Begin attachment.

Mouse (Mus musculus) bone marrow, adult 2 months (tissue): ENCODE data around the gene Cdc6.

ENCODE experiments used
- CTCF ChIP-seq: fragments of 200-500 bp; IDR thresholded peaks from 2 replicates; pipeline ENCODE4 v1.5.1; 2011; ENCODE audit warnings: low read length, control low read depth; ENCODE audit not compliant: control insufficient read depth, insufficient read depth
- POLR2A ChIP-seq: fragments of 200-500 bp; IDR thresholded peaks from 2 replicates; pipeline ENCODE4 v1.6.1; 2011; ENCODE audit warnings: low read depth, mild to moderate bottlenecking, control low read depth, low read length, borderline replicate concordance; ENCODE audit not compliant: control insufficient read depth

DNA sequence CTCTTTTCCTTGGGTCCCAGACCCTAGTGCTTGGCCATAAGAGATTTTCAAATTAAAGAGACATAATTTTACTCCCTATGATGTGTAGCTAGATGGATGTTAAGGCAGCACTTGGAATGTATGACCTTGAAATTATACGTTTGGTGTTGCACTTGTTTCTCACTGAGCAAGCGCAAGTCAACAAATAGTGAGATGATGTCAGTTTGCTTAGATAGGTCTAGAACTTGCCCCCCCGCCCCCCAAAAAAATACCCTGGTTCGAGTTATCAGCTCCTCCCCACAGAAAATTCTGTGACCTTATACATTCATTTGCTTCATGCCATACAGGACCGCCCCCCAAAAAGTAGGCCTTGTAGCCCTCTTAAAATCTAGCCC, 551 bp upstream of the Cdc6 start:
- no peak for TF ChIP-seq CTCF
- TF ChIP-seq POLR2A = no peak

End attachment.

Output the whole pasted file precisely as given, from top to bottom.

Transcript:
Mouse (Mus musculus) bone marrow, adult 2 months (tissue): ENCODE data around the gene Cdc6.

ENCODE experiments used
- CTCF ChIP-seq: fragments of 200-500 bp; IDR thresholded peaks from 2 replicates; pipeline ENCODE4 v1.5.1; 2011; ENCODE audit warnings: low read length, control low read depth; ENCODE audit not compliant: control insufficient read depth, insufficient read depth
- POLR2A ChIP-seq: fragments of 200-500 bp; IDR thresholded peaks from 2 replicates; pipeline ENCODE4 v1.6.1; 2011; ENCODE audit warnings: low read depth, mild to moderate bottlenecking, control low read depth, low read length, borderline replicate concordance; ENCODE audit not compliant: control insufficient read depth

DNA sequence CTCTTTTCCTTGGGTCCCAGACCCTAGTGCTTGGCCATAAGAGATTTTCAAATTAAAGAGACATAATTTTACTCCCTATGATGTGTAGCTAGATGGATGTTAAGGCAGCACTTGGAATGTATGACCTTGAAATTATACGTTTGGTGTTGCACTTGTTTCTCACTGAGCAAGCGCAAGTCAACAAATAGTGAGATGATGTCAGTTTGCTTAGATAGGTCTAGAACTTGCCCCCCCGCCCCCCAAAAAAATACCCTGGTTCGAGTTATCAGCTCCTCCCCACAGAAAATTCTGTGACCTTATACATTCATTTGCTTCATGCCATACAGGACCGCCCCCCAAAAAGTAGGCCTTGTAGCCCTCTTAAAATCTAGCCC, 551 bp upstream of the Cdc6 start:
- no peak for TF ChIP-seq CTCF
- TF ChIP-seq POLR2A = no peak